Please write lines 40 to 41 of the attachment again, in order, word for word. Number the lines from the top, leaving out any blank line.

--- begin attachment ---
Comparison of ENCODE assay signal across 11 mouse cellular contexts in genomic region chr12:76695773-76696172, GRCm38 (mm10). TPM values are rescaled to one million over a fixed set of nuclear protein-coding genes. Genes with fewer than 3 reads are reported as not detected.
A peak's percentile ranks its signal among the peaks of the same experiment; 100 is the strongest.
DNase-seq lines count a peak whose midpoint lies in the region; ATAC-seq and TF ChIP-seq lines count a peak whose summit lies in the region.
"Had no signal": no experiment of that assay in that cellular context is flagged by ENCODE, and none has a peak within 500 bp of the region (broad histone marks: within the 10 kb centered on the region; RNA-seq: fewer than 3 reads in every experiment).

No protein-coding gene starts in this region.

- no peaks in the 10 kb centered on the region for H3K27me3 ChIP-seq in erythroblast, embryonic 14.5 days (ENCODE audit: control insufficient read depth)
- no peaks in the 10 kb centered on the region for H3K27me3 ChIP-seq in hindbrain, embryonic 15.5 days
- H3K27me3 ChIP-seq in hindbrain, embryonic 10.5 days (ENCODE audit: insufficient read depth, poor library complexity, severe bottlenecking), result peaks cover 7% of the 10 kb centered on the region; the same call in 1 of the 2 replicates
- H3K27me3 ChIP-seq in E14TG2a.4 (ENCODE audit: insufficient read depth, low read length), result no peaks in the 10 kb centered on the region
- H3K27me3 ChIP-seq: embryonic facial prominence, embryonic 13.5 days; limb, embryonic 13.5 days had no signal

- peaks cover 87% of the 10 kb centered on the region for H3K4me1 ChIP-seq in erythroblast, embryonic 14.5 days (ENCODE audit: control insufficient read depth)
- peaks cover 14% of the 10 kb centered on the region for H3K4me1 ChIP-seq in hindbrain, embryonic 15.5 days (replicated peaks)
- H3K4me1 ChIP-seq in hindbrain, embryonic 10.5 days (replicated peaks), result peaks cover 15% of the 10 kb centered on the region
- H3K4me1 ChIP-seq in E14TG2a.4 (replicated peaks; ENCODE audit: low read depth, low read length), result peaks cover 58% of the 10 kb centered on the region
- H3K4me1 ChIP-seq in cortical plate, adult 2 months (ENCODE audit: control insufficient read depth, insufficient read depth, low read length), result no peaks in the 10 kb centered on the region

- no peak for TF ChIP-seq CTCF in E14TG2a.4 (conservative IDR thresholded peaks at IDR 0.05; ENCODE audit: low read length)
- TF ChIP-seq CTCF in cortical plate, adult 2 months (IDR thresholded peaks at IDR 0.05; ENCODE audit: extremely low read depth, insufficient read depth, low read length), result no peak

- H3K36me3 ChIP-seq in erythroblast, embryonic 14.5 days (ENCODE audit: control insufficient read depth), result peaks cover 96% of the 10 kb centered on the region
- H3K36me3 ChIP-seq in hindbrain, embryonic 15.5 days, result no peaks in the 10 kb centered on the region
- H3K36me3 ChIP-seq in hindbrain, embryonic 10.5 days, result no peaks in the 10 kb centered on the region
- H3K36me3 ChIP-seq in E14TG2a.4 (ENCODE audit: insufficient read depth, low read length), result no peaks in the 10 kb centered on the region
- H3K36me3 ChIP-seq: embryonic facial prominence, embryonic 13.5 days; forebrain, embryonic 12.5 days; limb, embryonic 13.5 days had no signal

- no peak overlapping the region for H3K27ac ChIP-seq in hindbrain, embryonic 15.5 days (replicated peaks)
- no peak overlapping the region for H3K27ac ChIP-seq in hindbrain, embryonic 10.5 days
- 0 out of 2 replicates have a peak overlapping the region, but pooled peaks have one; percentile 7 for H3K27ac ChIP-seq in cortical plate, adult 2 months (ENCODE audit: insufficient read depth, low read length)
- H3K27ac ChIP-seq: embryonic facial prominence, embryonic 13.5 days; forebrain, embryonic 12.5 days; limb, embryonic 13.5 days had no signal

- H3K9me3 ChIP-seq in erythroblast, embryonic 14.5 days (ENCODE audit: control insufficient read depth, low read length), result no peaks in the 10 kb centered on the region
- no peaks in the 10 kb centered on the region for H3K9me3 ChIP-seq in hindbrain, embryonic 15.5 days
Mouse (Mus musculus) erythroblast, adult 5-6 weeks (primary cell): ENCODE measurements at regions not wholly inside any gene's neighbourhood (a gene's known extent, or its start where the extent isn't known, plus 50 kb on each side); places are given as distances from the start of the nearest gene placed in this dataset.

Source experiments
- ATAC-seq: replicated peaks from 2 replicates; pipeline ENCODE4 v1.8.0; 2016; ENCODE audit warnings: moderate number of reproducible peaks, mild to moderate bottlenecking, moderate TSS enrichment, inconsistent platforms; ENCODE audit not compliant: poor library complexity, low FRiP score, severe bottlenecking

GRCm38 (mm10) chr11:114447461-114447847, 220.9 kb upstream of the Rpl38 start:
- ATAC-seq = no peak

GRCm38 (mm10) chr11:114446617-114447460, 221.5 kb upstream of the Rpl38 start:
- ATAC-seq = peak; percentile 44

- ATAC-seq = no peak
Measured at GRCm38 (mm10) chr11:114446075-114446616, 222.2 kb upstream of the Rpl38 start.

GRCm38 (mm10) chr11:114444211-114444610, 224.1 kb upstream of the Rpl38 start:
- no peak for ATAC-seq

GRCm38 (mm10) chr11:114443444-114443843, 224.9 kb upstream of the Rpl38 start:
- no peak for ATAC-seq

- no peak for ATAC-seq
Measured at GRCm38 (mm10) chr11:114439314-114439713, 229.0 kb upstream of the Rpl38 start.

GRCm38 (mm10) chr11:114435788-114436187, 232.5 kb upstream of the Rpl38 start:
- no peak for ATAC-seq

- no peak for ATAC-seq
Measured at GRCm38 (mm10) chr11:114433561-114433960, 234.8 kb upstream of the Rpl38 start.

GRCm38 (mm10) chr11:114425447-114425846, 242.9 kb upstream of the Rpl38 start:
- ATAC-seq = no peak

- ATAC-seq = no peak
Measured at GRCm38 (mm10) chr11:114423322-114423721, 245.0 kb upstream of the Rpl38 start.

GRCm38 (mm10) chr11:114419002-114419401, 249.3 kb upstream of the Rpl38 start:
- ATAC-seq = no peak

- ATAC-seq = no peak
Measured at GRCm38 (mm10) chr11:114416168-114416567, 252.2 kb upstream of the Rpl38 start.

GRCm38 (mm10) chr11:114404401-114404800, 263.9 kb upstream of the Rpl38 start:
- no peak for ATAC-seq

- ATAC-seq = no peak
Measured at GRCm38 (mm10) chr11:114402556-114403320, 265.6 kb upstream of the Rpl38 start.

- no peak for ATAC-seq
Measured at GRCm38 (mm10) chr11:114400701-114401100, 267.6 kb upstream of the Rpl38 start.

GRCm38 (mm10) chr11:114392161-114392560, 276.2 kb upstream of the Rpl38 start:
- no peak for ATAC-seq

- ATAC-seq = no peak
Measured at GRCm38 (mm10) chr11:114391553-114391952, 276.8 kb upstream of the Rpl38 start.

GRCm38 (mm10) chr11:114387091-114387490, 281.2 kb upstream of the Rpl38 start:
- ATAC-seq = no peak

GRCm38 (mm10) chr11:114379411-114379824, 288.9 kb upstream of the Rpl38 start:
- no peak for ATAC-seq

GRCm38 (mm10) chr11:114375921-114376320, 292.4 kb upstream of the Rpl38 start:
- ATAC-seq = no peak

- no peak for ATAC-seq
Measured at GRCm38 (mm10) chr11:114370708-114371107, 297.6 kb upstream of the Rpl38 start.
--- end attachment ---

GRCm38 (mm10) chr11:114443444-114443843, 224.9 kb upstream of the Rpl38 start:
- no peak for ATAC-seq